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Alan Dershowitz rips Edward Snowden: ‘We have an absolute right’ to spy on other countries

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Harvard University law professor Alan Dershowitz criticized National Security Agency (NSA) whistleblower Edward Snowden on Thursday during a debate with Washington Post reporter Barton Gellman, who published Snowden’s first interview since being granted asylum in Russia earlier this year.

“He could have easily gone on 60 Minutes, and disclosed the existence of the program without disclosing the contents, some of which is extremely damaging to our national security,” Dershowitz told Hardball guest host Michael Smerconish, arguing that he could have released the information he compiled while working at the agency in a classified debriefing, instead of going to the Post and The Guardian.

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In particular, Dershwoitz slammed Snowden for bringing to light the agency’s surveillance activities against other countries, saying they “raise some questions, but [were] not unconstitutional.

“We have an absolute right under our Constitution to listen to the prime minister of Israel, to listen to the chancellor of Germany,” Dershowitz said. “That is not a constitutional issue, and yet he disclosed — or people working on his behalf — the fact that we are using surveillance abroad, outside the country, where the Constitution does not apply.”

Dershowitz also argued that Snowden failed his criteria for criminal civil disobedience because of his departure from U.S. soil, and because his actions were not “a last resort,” a point Gellman contested.

“I’ve been reporting on national security for 20 years,” Gellman told Smerconish. “I’m not familiar with any case of a national security whistleblower ever, in my 20 years of covering this stuff, who was able to make an impact inside or who wasn’t crushed by the system for bringing his complaints.”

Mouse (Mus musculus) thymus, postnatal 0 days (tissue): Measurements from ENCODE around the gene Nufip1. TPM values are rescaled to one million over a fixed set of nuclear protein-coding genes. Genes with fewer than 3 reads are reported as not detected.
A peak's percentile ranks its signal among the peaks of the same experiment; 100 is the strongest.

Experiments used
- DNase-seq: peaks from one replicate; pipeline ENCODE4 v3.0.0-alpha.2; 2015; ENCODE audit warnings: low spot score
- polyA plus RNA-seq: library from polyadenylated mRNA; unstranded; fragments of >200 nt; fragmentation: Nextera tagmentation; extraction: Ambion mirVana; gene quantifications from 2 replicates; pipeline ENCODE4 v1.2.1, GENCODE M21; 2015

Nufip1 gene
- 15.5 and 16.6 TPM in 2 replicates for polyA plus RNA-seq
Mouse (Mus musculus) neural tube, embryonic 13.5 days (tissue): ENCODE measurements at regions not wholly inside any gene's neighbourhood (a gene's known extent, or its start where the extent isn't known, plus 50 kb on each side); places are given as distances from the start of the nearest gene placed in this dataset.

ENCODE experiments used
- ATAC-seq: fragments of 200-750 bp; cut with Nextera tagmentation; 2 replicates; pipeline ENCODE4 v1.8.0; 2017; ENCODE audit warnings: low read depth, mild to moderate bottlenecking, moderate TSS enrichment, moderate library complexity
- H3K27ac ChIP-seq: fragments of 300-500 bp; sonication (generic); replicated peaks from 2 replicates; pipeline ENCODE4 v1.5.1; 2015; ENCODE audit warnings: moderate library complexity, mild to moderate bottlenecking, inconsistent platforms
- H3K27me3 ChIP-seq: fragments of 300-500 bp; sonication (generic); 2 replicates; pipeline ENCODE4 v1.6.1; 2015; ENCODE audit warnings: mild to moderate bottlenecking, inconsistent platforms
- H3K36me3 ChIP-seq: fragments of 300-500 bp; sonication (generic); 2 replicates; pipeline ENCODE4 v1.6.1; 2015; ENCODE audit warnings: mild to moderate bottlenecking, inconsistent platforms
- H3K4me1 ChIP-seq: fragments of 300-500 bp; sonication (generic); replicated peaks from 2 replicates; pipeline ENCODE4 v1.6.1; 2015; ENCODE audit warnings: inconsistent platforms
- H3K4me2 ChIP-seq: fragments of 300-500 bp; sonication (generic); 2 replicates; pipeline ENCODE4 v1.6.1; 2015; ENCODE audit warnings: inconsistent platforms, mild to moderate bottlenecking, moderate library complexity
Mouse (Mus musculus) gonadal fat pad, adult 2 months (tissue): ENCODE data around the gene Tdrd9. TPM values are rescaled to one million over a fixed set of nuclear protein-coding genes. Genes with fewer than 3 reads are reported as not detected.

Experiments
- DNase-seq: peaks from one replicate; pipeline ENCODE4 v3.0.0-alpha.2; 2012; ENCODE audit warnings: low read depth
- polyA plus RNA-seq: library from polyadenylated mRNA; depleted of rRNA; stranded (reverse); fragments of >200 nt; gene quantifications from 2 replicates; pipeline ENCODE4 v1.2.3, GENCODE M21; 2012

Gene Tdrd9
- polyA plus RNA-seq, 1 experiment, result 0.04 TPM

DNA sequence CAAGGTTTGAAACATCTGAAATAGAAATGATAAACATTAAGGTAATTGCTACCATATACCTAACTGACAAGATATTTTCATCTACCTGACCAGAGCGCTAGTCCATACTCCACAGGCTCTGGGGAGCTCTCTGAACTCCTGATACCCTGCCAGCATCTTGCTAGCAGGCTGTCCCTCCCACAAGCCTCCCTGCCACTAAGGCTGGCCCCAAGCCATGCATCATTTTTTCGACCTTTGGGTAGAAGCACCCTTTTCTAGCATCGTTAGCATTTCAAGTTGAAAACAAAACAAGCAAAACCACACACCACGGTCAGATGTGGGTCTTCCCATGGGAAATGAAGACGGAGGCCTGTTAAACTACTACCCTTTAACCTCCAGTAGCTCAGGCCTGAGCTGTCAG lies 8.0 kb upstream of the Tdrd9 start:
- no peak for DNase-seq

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Gellman also pointed out Snowden’s remarks in the interview that he talked to both co-workers and multiple supervisors about his worries with the NSA’s data-mining, which the agency has denied.

“He said he thought they were unlawful,” Gellman said. “He said, also, that he thought the American people would react very badly to their disclosure — which is actually a very brave thing to say when you’re about to leak it yourself.”

Dershowitz also criticized Snowden’s statements calling his federal non-disclosure agreement a civil contract and saying he fulfilled his oath to the Constitution because, “The oath of allegiance is not an oath of secrecy.”

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“It’s nonsense to say he signed a civil contract,” Dershowitz said. “It is a crime, and he knew it. Otherwise he wouldn’t have run away.”

“He’s got a broader set of concerns than just domestic surveillance,” Gellman said in response. “He was looking for a big national debate about any kind of mass surveillance, any kind of people without specific reason to believe that they’ve either done something wrong or that they have a legitimate target of foreign intelligence.”

“But that is not the law,” Dershowitz said, cutting in.

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“He doesn’t say that it’s about the law,” Gellman answered. “He says it’s a matter of policy.”

Watch the discussion, as aired on MSNBC on Thursday, below.

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